Great Lakes countries establish platform to fight crime

Saturday December 14 2019

A rebel in eastern DRC

A rebel in eastern DRC. Transnational organised crime in the Great Lakes region is a product of both illicit markets that span continents and an underlying weakness in the rule of law. FILE PHOTO | NMG 

FRED OLUOCH
By FRED OLUOCH
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Great Lakes Region countries have resolved to jointly push for quick extradition of perpetrators of transitional crimes who find refuge in the region.

At conference in Nairobi on December 10, lawyers, magistrates, prosecutors and other judicial officers from the 12 partner states of the International Committee of the Great Lakes Region (ICGLR), set the platform for establishing common legal mechanisms and strengthening judicial co-operation to fight transnational crimes and impunity

Barbara Matasconi the Human Rights and Justice Adviser at Office of the Special Envoy of the UN Secretary-General for the Great Lakes Region, said enforcement of the ICGLR Protocol on Judicial Cooperation has not bore fruits because some countries lack the capacity due to political instability, while other simply ignore extradition request from other member states.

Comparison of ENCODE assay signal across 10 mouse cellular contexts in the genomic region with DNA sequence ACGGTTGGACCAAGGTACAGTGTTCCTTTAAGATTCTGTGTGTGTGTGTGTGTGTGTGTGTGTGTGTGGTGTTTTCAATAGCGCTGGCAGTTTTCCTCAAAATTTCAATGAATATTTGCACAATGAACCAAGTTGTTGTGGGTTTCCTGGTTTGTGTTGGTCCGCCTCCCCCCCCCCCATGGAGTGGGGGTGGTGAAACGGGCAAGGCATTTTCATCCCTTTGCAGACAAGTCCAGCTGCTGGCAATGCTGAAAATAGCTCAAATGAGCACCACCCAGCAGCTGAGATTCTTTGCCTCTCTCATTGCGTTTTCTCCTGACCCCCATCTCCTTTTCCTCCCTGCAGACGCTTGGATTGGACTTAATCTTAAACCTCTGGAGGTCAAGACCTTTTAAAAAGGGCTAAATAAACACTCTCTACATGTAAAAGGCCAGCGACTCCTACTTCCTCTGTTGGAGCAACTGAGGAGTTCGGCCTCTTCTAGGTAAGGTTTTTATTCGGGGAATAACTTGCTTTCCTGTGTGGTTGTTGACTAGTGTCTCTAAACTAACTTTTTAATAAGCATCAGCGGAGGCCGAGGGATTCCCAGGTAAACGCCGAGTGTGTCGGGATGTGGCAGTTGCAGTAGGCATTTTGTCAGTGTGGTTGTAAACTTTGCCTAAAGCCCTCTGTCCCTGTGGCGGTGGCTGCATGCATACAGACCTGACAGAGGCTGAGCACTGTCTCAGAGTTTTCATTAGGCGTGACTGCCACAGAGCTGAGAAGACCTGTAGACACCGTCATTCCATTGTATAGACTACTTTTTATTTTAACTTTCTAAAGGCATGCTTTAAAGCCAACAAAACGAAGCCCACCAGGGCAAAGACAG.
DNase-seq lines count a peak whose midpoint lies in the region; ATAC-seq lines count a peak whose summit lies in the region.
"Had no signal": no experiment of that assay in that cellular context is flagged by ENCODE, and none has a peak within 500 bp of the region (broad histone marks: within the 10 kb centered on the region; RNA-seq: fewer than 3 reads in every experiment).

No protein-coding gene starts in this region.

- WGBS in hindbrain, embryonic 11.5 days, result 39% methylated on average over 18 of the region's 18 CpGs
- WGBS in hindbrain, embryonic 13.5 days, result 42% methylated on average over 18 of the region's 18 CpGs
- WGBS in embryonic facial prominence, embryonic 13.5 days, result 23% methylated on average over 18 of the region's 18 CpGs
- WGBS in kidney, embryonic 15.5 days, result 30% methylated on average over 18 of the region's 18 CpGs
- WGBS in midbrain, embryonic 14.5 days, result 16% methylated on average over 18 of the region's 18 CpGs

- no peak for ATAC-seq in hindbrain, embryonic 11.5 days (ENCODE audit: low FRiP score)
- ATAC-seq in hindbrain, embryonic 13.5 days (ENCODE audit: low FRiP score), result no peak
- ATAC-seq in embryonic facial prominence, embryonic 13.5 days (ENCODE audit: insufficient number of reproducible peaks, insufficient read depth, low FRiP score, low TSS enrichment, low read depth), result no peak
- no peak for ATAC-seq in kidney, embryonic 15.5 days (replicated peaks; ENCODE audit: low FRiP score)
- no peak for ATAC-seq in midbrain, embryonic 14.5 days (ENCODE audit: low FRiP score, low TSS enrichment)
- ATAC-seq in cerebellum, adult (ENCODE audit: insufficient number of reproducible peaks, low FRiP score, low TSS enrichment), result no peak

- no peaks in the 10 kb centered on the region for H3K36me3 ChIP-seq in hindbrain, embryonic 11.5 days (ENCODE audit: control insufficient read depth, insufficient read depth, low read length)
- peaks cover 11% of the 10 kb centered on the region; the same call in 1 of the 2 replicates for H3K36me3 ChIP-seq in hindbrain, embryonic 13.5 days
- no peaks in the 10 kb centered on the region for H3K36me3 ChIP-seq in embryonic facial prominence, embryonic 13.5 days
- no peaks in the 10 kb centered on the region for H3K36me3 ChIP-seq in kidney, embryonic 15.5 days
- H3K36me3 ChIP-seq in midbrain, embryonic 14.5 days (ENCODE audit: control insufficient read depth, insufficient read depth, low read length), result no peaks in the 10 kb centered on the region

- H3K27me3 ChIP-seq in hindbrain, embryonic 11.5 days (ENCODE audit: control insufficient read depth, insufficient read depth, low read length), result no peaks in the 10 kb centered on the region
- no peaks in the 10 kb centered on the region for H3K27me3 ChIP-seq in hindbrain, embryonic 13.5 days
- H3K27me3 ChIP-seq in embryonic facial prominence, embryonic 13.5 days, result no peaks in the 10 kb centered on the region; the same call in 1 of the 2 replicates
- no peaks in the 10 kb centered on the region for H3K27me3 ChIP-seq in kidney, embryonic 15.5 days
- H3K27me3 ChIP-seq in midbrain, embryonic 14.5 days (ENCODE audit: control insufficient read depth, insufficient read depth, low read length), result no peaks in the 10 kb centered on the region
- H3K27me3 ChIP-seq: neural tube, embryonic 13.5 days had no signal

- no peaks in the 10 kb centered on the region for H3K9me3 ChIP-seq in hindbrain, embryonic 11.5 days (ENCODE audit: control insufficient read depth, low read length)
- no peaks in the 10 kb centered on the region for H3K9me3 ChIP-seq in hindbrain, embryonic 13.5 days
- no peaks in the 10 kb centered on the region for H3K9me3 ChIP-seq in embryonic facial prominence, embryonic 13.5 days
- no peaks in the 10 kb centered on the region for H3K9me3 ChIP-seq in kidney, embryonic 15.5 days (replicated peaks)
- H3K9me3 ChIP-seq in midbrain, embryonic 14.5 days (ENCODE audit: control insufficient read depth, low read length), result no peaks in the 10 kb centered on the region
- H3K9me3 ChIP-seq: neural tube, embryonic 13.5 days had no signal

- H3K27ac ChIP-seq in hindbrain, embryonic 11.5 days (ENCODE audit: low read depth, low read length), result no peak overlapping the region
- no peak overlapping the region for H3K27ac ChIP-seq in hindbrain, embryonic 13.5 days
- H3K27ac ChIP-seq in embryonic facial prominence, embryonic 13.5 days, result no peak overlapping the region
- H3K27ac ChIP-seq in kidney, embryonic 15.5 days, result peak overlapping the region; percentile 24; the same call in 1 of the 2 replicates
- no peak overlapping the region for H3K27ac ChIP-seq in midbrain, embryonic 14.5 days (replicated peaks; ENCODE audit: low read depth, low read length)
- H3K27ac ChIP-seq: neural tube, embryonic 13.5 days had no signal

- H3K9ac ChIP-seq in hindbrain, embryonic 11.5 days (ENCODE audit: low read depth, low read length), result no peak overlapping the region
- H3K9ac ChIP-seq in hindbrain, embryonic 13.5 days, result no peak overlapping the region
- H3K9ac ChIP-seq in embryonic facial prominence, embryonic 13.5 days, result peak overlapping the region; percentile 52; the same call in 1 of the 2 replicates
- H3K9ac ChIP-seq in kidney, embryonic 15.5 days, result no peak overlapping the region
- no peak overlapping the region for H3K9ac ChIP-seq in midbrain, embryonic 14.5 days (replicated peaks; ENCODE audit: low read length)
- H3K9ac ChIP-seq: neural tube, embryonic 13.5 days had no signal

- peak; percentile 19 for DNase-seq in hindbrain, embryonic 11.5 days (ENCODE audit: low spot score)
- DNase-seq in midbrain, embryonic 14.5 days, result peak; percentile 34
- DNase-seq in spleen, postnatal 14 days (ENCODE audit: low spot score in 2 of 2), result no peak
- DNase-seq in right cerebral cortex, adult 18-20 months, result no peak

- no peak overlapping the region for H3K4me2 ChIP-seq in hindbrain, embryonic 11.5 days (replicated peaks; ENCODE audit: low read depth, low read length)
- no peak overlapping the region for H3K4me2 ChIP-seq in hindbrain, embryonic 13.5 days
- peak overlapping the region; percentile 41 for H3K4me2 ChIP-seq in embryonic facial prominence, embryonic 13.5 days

The meeting also assessed the progress in addressing trans-border judicial cases and discuss steps forward to address remaining challenges, with attention on transnational crime related to corruption.

The Great Lakes Regional Judicial Co-operation Network established in 2016, was intended to contribute to the prevention and punishment of trans-border organised crimes committed in Africa’s Great Lakes region.

Nearly all of states that make up the Great Lakes Region have in recent years experienced political strife and armed conflicts.

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These have created a situation where transnational crimes such as terrorism, human trafficking, money laundering, poaching and piracy thrive.

According to the United Nations Office on Drugs and Crime, transnational organised crime in the Great Lakes region is a product of both illicit markets that span continents and an underlying weakness in the rule of law.

Due to conflict and poverty, the Great Lakes region produces a large and vulnerable stream of smuggled migrants, who are abused and exploited at multiple stages of their journey.

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